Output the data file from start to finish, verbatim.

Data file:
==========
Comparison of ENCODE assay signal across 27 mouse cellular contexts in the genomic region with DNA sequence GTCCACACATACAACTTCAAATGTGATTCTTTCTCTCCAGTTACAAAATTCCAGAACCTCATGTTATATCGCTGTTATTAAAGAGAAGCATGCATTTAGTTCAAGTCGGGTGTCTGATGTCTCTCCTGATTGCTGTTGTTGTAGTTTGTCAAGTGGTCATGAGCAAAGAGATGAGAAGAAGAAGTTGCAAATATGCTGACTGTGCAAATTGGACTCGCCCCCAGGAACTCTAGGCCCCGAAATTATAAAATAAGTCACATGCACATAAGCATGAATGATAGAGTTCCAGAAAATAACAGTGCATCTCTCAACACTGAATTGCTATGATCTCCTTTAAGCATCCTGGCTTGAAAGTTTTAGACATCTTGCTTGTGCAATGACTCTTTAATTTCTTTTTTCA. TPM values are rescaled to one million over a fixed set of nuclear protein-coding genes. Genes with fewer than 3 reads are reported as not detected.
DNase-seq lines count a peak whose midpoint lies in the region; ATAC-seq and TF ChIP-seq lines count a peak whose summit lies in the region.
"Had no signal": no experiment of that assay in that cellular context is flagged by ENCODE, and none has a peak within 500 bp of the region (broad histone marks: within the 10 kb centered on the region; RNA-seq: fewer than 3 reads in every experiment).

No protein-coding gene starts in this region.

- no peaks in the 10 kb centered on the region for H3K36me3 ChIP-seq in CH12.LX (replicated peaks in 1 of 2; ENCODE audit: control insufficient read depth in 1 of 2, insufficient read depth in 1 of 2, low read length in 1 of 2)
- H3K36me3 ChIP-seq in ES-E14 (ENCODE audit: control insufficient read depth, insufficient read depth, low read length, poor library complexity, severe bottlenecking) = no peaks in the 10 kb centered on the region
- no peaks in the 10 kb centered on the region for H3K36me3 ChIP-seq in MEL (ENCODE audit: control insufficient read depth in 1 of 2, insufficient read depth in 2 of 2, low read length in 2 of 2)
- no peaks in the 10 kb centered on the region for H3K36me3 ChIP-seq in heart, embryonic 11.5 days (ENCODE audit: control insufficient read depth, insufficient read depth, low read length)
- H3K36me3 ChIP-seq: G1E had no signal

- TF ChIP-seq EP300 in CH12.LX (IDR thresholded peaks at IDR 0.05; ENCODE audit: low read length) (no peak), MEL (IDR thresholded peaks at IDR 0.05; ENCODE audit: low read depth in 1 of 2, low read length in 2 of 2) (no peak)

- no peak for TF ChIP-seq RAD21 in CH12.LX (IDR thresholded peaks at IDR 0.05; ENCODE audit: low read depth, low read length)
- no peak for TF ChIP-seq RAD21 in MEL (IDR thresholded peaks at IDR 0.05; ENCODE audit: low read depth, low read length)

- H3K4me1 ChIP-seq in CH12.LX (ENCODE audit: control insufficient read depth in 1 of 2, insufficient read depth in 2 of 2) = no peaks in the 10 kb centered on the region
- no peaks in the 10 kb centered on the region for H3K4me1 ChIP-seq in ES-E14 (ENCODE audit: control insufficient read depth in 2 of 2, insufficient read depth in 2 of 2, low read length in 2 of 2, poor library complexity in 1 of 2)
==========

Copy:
Comparison of ENCODE assay signal across 27 mouse cellular contexts in the genomic region with DNA sequence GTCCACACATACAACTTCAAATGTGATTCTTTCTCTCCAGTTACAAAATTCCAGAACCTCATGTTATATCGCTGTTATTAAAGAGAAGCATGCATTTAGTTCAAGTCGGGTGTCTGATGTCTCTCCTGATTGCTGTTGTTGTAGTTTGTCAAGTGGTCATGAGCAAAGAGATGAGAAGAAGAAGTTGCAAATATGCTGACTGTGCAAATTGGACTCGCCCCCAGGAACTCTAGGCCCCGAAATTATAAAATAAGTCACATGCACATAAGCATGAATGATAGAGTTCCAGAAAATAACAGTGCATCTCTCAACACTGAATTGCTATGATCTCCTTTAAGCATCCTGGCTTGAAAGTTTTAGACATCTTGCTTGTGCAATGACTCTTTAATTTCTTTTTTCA. TPM values are rescaled to one million over a fixed set of nuclear protein-coding genes. Genes with fewer than 3 reads are reported as not detected.
DNase-seq lines count a peak whose midpoint lies in the region; ATAC-seq and TF ChIP-seq lines count a peak whose summit lies in the region.
"Had no signal": no experiment of that assay in that cellular context is flagged by ENCODE, and none has a peak within 500 bp of the region (broad histone marks: within the 10 kb centered on the region; RNA-seq: fewer than 3 reads in every experiment).

No protein-coding gene starts in this region.

- no peaks in the 10 kb centered on the region for H3K36me3 ChIP-seq in CH12.LX (replicated peaks in 1 of 2; ENCODE audit: control insufficient read depth in 1 of 2, insufficient read depth in 1 of 2, low read length in 1 of 2)
- H3K36me3 ChIP-seq in ES-E14 (ENCODE audit: control insufficient read depth, insufficient read depth, low read length, poor library complexity, severe bottlenecking) = no peaks in the 10 kb centered on the region
- no peaks in the 10 kb centered on the region for H3K36me3 ChIP-seq in MEL (ENCODE audit: control insufficient read depth in 1 of 2, insufficient read depth in 2 of 2, low read length in 2 of 2)
- no peaks in the 10 kb centered on the region for H3K36me3 ChIP-seq in heart, embryonic 11.5 days (ENCODE audit: control insufficient read depth, insufficient read depth, low read length)
- H3K36me3 ChIP-seq: G1E had no signal

- TF ChIP-seq EP300 in CH12.LX (IDR thresholded peaks at IDR 0.05; ENCODE audit: low read length) (no peak), MEL (IDR thresholded peaks at IDR 0.05; ENCODE audit: low read depth in 1 of 2, low read length in 2 of 2) (no peak)

- no peak for TF ChIP-seq RAD21 in CH12.LX (IDR thresholded peaks at IDR 0.05; ENCODE audit: low read depth, low read length)
- no peak for TF ChIP-seq RAD21 in MEL (IDR thresholded peaks at IDR 0.05; ENCODE audit: low read depth, low read length)

- H3K4me1 ChIP-seq in CH12.LX (ENCODE audit: control insufficient read depth in 1 of 2, insufficient read depth in 2 of 2) = no peaks in the 10 kb centered on the region
- no peaks in the 10 kb centered on the region for H3K4me1 ChIP-seq in ES-E14 (ENCODE audit: control insufficient read depth in 2 of 2, insufficient read depth in 2 of 2, low read length in 2 of 2, poor library complexity in 1 of 2)